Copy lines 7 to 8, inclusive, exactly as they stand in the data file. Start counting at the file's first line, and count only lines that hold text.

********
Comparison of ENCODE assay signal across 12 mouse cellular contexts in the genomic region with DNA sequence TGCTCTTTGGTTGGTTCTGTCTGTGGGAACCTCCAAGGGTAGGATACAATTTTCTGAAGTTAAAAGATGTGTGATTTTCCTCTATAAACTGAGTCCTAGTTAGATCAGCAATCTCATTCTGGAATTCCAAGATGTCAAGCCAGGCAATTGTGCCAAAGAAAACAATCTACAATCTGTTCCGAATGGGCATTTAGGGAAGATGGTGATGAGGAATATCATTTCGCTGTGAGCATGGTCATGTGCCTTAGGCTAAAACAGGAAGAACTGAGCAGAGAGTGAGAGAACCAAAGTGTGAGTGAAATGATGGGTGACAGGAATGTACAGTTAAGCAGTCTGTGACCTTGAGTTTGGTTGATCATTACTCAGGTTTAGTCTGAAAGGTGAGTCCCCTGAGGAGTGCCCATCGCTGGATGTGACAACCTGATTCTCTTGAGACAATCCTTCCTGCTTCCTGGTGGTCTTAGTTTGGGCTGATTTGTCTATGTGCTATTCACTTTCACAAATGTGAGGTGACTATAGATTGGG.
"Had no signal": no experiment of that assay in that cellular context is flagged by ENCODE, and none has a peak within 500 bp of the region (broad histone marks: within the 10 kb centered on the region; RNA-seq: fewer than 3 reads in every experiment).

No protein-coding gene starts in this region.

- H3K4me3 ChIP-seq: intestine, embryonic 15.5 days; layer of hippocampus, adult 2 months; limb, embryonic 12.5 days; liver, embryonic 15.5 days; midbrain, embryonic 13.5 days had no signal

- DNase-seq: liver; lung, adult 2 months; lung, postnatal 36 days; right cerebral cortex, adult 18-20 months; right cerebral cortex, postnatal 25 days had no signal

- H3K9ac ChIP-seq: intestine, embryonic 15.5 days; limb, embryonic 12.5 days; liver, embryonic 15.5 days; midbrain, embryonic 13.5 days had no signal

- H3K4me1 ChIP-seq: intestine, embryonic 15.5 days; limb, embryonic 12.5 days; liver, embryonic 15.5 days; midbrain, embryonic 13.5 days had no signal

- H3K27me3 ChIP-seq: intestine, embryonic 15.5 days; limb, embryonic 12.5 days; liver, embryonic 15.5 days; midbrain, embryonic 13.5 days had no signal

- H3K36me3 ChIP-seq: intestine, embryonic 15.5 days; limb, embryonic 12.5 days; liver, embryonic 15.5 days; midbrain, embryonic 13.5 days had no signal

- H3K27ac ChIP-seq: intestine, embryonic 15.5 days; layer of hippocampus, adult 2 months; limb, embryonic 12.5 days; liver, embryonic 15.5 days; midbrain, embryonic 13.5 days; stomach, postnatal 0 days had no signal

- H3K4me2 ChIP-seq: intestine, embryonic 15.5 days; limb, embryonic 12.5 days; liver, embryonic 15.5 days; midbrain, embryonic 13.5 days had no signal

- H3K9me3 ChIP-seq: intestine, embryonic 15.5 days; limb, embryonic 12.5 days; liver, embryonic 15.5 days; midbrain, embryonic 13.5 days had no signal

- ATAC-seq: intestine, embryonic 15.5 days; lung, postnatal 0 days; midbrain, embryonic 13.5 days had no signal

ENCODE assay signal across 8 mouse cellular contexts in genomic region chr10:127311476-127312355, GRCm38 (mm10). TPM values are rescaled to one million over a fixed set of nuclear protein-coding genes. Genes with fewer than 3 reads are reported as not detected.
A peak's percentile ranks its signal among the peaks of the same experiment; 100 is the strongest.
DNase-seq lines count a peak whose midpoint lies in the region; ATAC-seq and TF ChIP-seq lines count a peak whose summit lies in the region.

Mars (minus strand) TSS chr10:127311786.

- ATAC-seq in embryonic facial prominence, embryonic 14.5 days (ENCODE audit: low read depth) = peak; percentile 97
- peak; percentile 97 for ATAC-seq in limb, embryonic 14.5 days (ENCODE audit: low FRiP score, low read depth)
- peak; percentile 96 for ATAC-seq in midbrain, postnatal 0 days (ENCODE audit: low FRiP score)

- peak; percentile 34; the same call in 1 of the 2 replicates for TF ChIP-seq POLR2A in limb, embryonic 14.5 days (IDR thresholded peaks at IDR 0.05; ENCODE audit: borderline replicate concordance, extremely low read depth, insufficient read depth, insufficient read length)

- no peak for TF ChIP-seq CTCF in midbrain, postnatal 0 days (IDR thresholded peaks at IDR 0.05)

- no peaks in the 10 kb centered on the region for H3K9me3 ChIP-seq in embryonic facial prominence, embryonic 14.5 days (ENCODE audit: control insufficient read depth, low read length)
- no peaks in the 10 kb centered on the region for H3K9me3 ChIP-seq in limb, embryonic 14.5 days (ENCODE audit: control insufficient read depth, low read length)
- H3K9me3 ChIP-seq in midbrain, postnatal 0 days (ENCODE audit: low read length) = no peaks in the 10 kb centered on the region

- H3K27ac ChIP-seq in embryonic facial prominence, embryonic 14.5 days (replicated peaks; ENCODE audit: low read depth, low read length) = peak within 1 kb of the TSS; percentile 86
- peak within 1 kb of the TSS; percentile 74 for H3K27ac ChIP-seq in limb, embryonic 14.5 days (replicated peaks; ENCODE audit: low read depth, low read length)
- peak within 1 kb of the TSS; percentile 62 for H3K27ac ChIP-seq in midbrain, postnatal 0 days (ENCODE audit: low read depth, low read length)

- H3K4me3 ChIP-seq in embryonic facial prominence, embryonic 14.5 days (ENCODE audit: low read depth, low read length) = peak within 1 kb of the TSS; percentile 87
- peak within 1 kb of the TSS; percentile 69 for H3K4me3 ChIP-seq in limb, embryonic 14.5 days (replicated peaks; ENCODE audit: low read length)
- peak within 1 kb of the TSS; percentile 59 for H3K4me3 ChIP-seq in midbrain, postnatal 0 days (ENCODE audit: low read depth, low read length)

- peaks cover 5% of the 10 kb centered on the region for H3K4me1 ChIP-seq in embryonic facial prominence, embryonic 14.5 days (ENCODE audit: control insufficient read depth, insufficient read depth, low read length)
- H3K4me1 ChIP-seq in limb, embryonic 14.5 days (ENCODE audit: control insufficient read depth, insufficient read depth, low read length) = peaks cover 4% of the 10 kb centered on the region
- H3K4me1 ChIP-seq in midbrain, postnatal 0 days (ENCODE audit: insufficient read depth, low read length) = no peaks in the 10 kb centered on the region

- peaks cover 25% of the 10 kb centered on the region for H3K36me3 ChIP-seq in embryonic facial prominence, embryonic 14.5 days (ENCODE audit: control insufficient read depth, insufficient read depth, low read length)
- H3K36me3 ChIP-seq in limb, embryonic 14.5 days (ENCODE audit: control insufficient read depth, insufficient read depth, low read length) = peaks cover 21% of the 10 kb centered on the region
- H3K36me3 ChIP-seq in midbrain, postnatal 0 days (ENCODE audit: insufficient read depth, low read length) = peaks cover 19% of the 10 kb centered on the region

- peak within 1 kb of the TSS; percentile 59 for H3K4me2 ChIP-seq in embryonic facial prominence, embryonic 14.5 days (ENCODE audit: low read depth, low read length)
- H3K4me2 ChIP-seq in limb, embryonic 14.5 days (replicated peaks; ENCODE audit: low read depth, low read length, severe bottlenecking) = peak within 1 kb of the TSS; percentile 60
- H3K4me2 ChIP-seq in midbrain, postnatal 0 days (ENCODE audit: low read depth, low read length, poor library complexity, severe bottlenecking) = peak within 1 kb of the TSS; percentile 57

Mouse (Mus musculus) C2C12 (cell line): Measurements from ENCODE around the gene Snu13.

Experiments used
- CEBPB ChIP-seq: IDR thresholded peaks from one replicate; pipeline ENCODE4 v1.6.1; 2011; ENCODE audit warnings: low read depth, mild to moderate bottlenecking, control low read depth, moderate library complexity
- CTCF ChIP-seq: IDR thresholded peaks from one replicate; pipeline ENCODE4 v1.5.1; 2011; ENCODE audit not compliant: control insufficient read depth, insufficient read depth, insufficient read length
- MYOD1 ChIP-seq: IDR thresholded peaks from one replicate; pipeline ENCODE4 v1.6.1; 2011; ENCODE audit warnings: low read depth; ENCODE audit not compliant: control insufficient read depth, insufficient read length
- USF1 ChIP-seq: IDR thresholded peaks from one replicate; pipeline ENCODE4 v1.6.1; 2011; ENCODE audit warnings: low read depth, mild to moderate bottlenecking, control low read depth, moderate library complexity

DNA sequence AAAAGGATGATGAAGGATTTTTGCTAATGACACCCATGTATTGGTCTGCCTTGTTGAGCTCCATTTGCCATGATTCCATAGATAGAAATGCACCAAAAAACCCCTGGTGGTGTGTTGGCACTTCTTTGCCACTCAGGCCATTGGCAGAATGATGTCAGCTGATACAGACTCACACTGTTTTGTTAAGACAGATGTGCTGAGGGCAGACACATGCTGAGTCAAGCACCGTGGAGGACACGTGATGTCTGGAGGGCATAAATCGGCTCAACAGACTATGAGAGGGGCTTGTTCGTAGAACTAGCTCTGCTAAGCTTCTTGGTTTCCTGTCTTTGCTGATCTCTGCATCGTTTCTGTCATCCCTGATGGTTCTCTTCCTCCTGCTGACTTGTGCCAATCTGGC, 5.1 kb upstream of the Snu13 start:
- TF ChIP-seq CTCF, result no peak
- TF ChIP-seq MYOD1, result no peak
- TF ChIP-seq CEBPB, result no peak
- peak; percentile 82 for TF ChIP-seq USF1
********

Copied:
- H3K4me1 ChIP-seq: intestine, embryonic 15.5 days; limb, embryonic 12.5 days; liver, embryonic 15.5 days; midbrain, embryonic 13.5 days had no signal

- H3K27me3 ChIP-seq: intestine, embryonic 15.5 days; limb, embryonic 12.5 days; liver, embryonic 15.5 days; midbrain, embryonic 13.5 days had no signal